Says Gupta, with a smile, “After adopting Bhumika, I have secured her admission at a Central school. She has a set of new uniforms, a school bag, books and stationery. Everything is as per her choice.”

Recently, he invited the child and her aunt to his home for a special Sunday outing to get to know them better. “I wanted her aunt to be comfortable with us and understand that for us Bhumika was our child now and that she could always count on us for any kind of support,” he adds.

In Sikar, collector Sohata felt that he could afford to provide for five girls and that’s how Priyanka, Anita Verma, Champa, Sonu Kumari and Harkori Ranwa landed up in his office that day.

To ensure that the girls are cared for, even after he is transferred, Sohata directed officials to register a society under the Cooperative Societies’ Act, with District Literacy Officer Rakesh Kumar Lata as its Secretary. Informs Lata, “He felt it would be worthwhile to let a society take on the responsibility of the girls.”

Both Gupta and Sohata have taken measures to secure their ‘daughters’ financially. Gupta has opened an account for Bhumika in Bank of Baroda with an initial amount of Rs 11,000.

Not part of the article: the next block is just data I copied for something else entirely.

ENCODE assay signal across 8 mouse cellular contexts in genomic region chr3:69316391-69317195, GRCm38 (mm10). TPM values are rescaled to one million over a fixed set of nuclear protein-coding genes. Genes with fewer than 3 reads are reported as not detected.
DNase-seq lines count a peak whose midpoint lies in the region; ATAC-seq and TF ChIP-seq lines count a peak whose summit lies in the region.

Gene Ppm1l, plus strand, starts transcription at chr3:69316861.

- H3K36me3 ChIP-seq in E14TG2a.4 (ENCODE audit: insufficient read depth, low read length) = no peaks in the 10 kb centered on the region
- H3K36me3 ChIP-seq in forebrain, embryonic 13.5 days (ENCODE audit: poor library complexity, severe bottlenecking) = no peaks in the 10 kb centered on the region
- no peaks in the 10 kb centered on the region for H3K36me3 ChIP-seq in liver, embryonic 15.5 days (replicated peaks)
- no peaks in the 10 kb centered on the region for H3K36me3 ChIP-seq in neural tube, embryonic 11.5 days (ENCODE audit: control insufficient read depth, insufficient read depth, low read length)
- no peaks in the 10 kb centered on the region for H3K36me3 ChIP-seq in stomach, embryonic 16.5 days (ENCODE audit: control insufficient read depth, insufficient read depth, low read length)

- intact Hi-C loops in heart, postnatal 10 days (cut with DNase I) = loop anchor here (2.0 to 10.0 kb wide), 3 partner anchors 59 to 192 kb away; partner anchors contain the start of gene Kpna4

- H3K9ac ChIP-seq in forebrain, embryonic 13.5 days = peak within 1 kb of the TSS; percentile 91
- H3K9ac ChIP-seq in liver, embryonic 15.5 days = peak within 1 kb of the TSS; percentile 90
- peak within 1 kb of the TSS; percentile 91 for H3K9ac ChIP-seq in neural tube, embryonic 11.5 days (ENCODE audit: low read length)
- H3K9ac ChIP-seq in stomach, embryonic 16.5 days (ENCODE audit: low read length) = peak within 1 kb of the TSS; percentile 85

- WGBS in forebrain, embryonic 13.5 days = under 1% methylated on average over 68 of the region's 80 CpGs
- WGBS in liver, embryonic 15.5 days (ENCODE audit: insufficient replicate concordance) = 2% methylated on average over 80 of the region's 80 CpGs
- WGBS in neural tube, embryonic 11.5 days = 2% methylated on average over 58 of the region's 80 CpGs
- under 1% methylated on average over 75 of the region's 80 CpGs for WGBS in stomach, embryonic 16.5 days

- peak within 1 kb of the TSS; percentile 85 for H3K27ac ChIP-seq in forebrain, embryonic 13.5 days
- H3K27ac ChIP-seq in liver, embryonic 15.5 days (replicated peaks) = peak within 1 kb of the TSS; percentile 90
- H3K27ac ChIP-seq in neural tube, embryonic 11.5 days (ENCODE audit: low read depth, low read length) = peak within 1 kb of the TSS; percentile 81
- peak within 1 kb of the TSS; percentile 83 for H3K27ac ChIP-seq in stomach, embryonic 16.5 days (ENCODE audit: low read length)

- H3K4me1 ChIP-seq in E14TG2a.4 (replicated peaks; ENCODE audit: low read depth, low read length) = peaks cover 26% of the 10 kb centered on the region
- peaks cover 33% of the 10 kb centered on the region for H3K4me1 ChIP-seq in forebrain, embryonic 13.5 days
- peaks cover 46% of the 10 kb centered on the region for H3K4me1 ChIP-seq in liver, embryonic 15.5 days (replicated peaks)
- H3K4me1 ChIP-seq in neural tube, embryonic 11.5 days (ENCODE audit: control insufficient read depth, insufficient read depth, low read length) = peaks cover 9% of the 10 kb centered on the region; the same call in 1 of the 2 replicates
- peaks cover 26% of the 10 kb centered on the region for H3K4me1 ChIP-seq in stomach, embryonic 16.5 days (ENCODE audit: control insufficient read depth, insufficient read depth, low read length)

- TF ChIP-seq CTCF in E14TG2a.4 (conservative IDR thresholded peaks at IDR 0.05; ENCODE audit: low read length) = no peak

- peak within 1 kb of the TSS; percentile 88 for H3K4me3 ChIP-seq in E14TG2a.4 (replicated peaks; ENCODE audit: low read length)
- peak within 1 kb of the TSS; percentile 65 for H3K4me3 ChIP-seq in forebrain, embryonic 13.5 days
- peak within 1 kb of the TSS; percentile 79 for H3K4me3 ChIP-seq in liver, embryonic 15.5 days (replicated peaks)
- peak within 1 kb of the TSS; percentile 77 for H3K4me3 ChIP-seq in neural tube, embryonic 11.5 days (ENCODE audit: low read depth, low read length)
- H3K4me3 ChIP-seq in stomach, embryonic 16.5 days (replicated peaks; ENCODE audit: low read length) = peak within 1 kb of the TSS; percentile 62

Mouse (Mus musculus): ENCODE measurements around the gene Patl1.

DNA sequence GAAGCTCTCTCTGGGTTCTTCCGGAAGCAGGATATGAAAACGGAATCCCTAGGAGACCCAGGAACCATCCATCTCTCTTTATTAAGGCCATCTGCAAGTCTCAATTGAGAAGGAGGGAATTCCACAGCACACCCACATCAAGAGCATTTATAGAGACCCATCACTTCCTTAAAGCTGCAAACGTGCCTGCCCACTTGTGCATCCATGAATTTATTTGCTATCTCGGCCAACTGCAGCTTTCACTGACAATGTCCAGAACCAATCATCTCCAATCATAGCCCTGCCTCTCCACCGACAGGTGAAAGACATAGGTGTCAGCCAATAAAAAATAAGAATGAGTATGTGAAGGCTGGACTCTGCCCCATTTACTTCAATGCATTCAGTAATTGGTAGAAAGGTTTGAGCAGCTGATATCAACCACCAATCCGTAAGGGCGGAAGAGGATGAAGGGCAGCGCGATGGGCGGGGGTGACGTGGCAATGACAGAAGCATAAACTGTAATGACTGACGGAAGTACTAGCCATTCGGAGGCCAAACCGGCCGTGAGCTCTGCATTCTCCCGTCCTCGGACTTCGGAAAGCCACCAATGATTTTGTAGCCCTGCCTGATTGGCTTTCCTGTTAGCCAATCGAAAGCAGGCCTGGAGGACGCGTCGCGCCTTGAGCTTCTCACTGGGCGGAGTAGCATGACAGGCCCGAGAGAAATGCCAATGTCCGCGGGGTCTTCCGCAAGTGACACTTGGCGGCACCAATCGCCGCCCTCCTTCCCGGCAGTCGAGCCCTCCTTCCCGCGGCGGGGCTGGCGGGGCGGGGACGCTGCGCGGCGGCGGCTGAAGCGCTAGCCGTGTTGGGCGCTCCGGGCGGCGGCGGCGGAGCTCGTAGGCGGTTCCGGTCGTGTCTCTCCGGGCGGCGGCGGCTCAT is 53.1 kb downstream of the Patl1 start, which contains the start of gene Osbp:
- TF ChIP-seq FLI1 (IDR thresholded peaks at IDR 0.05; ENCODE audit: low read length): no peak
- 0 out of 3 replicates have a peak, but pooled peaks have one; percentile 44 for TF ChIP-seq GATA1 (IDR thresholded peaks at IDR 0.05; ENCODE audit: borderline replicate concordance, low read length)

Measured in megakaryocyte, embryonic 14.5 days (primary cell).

Interested citizens have been invited to contribute and already Rs 72,500 have been collected in this account, which can only be jointly operated by the collector and the superintendent of child care homes.

In Sikar, Sohata has given Rs 21,000 to the Zila Ri Ladli Kalyan Samiti, while superintending engineers of the Public Works Department (PWD), Public Health and Engineering Department (PHED) and the Power Department have donated equal amounts. Lata, too, has given Rs 11,000 to add to the kitty.

This move by the Banswara and Sikar collectors has earned them accolades from many quarters but social activists are viewing this effort with due scepticism.

Bhumika Bhoi, 9, is now the daughter of Kunj Bihari Gupta, collector of Banswara, a tribal district.

They point out that though this can play its part in motivating more people to adopt girl children, the administration needs to focus enforcing laws like the Pre-Conception and Pre-Natal Diagnostic Techniques (PCPNDT) Act and The Prohibition of Child Marriage Act, which affect girls, more stringently.

“I am not sure if this scheme will continue when the concerned officer gets transferred and a new collector takes charge. Sustainability is the critical issue. Will a new officer feel as passionately about the welfare of these girls as the one that had chosen them?” is Rajan Chaudhary’s concern.